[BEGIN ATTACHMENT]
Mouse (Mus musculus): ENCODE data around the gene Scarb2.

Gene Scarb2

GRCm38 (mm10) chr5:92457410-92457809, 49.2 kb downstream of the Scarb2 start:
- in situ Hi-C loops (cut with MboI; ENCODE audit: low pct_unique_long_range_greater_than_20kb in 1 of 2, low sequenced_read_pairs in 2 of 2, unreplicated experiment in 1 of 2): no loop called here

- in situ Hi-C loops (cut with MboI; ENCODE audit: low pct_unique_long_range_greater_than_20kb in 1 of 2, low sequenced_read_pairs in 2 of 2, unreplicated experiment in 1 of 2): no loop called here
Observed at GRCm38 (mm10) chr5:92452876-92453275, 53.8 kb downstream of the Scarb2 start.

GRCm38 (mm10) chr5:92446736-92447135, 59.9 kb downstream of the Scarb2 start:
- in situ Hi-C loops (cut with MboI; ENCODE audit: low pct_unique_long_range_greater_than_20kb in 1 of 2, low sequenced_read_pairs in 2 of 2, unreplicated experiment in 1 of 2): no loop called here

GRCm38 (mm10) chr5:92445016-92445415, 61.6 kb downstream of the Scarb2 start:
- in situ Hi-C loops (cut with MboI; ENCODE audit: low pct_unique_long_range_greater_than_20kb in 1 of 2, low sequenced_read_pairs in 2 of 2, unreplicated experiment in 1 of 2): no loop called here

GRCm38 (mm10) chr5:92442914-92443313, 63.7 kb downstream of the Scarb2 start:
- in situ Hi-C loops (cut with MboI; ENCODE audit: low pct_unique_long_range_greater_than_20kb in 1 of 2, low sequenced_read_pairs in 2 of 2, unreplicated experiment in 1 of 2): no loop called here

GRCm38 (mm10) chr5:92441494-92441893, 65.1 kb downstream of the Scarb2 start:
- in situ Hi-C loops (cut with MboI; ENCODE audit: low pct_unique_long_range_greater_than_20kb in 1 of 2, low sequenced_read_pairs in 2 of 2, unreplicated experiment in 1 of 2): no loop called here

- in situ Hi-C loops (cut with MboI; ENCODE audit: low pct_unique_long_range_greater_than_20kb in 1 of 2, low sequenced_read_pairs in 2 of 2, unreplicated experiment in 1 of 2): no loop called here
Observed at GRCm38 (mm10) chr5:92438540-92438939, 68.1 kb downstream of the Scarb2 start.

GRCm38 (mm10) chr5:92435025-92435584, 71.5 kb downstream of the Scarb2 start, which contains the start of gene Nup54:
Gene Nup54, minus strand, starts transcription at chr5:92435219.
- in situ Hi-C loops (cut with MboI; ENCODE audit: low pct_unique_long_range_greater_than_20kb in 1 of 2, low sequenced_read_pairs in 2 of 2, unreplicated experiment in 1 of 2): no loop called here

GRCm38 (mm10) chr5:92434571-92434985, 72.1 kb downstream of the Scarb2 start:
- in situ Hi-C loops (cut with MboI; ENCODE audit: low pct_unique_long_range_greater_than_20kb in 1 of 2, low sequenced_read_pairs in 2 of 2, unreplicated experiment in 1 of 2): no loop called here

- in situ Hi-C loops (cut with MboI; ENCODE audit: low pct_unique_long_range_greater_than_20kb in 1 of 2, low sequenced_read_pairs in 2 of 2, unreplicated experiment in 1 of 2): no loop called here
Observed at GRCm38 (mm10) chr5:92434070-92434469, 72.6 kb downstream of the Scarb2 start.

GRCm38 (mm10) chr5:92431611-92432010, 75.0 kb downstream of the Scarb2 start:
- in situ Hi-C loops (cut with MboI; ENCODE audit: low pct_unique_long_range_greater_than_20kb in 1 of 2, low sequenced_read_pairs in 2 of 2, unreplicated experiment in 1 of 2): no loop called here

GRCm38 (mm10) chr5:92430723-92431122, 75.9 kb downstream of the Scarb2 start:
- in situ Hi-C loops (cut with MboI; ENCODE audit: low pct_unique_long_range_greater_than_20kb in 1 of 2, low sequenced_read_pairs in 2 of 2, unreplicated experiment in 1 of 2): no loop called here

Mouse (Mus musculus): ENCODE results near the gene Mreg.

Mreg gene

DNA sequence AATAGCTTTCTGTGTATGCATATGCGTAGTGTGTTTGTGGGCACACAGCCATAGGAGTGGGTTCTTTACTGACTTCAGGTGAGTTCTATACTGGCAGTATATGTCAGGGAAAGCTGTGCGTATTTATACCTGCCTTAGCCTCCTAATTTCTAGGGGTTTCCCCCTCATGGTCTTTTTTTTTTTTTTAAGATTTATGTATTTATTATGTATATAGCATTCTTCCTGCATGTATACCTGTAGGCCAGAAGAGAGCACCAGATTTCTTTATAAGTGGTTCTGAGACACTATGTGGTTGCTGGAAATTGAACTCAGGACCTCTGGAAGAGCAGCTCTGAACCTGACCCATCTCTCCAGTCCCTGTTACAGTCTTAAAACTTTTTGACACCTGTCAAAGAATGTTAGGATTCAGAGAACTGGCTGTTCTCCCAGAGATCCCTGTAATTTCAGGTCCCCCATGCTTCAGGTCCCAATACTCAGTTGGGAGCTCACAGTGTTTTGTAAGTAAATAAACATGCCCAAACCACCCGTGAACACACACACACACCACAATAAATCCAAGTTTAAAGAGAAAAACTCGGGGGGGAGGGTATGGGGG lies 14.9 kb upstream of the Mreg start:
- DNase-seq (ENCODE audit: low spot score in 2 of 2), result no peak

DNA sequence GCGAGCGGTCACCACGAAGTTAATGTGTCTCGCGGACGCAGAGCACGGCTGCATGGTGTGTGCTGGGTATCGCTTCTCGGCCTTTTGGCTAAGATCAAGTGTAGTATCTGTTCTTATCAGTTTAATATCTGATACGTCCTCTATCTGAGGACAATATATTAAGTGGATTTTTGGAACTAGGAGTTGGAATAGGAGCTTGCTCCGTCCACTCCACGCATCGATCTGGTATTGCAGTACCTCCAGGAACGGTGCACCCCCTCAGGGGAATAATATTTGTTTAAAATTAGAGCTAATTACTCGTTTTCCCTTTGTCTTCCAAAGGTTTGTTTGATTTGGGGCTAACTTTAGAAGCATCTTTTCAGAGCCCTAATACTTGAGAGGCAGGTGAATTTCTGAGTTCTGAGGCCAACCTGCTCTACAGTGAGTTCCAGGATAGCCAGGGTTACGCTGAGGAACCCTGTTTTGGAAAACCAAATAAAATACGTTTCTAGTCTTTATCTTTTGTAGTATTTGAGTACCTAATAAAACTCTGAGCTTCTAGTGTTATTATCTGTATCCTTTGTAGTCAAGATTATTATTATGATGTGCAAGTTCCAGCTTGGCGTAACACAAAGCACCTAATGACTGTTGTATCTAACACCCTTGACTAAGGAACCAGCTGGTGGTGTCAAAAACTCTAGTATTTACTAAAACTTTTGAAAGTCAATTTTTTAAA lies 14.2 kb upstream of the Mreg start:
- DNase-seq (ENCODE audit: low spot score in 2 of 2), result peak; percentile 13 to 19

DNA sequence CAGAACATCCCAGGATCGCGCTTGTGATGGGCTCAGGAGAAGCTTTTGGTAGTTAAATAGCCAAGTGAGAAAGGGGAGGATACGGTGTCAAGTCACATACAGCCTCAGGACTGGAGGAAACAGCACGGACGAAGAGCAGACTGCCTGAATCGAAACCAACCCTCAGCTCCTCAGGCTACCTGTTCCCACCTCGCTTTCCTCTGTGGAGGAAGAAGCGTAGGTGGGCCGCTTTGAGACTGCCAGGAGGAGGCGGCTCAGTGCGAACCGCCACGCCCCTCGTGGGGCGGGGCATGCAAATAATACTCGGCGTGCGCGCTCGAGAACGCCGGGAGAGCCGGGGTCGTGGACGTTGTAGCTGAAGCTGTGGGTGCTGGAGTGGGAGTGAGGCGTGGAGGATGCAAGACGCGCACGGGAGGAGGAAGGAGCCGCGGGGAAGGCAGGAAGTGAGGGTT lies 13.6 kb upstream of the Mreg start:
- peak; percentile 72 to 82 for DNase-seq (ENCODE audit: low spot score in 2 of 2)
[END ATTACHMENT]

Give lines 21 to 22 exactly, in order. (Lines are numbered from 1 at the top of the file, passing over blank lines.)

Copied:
- in situ Hi-C loops (cut with MboI; ENCODE audit: low pct_unique_long_range_greater_than_20kb in 1 of 2, low sequenced_read_pairs in 2 of 2, unreplicated experiment in 1 of 2): no loop called here

- in situ Hi-C loops (cut with MboI; ENCODE audit: low pct_unique_long_range_greater_than_20kb in 1 of 2, low sequenced_read_pairs in 2 of 2, unreplicated experiment in 1 of 2): no loop called here